From the ancient Nicene Creed we proclaim that “I believe in one Lord Jesus Christ, the Only Begotten Son of God, born of the Father before all ages.” The mystery of the second Person of the Trinity is the God who comes to us to save, redeem, instruct, give us hope and lead us to our promised glory. He is the Way, the Truth and the Life. We do not have a God who is distant, but a God who comes to us in the most intimate way. We enter into the mystery of Christ through a living Word, transforming sacramental grace, evangelizing catechesis, and evangelical communities. This workshop will explore how a rich understanding of the means by which souls enter into Christ’s life can be fostered in our approaches to ministry. “The Word became flesh and dwelled among us” to call each soul to God’s loving plan and sure hope in Christ. This talk describes the means to participate in that life.
This workshop will explore the necessary connection of catechesis to the sacramental and liturgical life of the Church in our work as catechists. The liturgy comes from the “living memory” of the Church, that is, the Holy Spirit. Through the Holy Spirit working in the liturgy, the truths of the faith are passed on, like a special family memory, from generation to generation, to the present day. Each time we participate in the liturgy we receive the treasure of the Deposit of Faith. But the liturgy is more than a family heirloom – it is reality, the place in which “Christ Jesus works in fullness for the transformation of human beings” (CT 23). As catechists, we have a call, the privilege of assuring that those we catechize understand and grow in appreciation for this encounter with God. We bring others into God’s saving work in the liturgy so they too can become transformed by He who loves us fully. We teach about the liturgy to pass on the magnificent inheritance of faith to the next generation, echoing the action of catechists from the centuries before us.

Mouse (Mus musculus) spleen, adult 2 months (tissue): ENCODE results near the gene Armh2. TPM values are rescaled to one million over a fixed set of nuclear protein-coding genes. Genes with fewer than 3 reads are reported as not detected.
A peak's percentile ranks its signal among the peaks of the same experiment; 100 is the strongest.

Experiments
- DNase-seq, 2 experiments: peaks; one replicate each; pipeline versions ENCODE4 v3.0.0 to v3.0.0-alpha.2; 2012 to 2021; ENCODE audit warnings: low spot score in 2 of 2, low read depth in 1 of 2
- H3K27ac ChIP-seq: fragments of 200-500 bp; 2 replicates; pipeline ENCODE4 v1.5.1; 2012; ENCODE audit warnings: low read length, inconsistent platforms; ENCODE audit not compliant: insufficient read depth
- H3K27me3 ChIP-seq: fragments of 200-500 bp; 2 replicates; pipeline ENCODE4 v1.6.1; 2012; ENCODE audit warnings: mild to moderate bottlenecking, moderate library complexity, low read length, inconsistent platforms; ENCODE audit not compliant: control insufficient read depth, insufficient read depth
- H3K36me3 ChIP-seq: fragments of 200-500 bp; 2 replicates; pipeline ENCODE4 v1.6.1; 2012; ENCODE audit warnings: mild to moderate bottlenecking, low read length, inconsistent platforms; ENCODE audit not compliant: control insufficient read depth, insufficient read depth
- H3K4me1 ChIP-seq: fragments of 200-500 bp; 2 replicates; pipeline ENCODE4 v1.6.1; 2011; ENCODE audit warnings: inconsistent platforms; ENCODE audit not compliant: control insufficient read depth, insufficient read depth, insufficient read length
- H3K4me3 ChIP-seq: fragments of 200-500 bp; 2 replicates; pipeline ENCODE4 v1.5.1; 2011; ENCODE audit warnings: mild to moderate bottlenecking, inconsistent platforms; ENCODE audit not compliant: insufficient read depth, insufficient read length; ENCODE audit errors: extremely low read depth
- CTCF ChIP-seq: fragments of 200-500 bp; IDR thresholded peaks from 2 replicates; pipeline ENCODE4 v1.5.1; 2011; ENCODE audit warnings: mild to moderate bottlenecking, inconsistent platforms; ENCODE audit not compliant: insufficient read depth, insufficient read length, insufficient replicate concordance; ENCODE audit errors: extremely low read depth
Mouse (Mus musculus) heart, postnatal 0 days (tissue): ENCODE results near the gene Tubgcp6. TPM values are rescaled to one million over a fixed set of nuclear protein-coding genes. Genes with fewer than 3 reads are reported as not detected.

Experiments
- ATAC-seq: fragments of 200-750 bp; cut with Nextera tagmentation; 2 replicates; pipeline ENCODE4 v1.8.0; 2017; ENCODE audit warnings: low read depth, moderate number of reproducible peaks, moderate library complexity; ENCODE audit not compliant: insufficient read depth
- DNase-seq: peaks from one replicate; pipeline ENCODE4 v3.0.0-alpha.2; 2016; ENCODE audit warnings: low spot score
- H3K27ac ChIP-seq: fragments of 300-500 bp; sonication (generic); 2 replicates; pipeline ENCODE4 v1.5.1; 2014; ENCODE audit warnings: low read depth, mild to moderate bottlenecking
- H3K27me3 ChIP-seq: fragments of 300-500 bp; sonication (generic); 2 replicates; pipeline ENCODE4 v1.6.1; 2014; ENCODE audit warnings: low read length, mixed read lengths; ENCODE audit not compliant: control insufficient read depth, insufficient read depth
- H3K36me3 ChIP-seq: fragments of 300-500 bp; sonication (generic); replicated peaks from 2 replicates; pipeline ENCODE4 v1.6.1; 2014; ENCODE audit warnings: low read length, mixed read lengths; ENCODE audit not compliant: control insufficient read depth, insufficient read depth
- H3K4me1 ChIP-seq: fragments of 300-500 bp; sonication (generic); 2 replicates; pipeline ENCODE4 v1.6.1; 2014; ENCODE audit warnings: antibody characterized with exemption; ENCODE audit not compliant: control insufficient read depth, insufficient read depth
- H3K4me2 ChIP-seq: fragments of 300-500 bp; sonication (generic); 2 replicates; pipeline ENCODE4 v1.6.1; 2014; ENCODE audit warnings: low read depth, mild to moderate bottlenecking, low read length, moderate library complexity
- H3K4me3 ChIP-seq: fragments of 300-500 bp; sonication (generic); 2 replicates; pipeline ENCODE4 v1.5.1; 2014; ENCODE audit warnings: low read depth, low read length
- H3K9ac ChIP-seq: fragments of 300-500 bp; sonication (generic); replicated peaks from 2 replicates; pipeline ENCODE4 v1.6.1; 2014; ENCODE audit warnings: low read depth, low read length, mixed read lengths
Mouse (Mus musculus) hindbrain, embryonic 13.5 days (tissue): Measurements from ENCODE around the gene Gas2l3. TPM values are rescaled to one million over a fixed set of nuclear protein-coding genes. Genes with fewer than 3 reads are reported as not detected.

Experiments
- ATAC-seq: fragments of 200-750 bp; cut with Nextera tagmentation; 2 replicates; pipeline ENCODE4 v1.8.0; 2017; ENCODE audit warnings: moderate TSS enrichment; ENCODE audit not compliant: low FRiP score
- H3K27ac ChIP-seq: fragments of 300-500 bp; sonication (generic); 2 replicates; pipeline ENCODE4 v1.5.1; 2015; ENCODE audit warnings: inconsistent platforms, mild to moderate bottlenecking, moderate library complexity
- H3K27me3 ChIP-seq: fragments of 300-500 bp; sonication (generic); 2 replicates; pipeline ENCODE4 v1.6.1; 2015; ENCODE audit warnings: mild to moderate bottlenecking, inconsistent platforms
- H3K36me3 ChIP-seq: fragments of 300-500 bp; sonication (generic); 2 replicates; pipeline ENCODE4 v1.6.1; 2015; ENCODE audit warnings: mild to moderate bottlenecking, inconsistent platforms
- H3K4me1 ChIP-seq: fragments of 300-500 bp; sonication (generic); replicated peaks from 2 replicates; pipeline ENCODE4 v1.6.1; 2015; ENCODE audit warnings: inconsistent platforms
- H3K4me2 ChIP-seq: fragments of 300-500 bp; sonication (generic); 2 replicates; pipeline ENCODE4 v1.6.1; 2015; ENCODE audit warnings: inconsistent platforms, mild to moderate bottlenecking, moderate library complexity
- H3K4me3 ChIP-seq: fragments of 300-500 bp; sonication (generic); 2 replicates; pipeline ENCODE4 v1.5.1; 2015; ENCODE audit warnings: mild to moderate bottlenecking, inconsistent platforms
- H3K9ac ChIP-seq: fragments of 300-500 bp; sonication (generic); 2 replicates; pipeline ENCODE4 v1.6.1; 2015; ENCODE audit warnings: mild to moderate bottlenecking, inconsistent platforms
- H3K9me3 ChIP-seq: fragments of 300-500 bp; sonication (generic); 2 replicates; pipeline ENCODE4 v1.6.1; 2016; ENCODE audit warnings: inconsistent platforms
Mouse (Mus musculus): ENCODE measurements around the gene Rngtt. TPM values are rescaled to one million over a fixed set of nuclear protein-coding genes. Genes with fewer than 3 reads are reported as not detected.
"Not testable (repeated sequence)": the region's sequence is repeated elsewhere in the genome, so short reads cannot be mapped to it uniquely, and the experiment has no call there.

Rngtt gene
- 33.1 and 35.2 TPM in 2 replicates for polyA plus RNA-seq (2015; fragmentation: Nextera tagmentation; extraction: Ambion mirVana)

“. . . [T]he liturgy is the summit toward which the activity of the Church is directed; it is also the fount from which all her power flows” (Second Vatican Council, Constitution on the Sacred Liturgy, Sacrosanctum concilium 10). The liturgy proclaims, celebrates, and actualizes the Father’s loving plan for His people. The Rite of Christian Initiation for Adults (RCIA), or catechumenal process, has three aspects: liturgical, catechetical, and pastoral, of which liturgical is prime. The Church has designed these aspects to promote deep, long-lasting conversion to Christ and a love for the Church. This workshop will focus on the stages of the modern catechumenal process, which derives directly from the ancient order of catechumens, and the way liturgical graces build and crescendo through the four periods of the RCIA process to make possible the plan of goodness born in the Father’s heart for each believer.
“That which was from the beginning . . . that which we have seen and heard we proclaim also to you…” (1 John 1:1, 3). St. John Paul II proclaimed that, “The definitive aim of catechesis is to put people not only in touch but in communion, in intimacy, with Jesus Christ . . .” (Catechesi tradendae 5). The work of catechesis is not just “education,” but “intimacy with Jesus Christ.” God wants to make Himself known, to communicate His own divine life to us and make us capable of responding to Him. God gradually “pulls back the veil” (See 2 Corinthians 3:14–16) by words and deeds, but especially in Jesus Christ, the Mediator and fullness of all Revelation. By His Revelation, God has answered all the questions of the human condition. God wants all to be saved, so He arranged that His Revelation remain in its entirety and be transmitted to all generations. This workshop focuses on the apostolic work of passing on the truths of the faith in an organic and systematic way. This is done to make disciples of Christ and to initiate them into the fullness of Christian life through an encounter with the communion of believers and with Christ the teacher. “‘The whole concern of doctrine and its teaching must be directed to the love that never ends’” (Catechism of the Catholic Church 25).
This workshop explores adult catechesis within the Rite of Christian Initiation of Adults (RCIA) baptismal catechumenate. Each period of the RCIA process has a distinctive catechetical objective in serving the Holy Spirit’s work of conversion, and so each period of the RCIA will have a different “feel” catechetically. The Rite of Christian Initiation for Adults itself gives us the guidelines for what participants need to know, and what we need to teach, thereby allowing the catechetical aspect of Christian initiation to become teaching in the service of leading others into the Father’s eternal embrace, a love beyond all telling.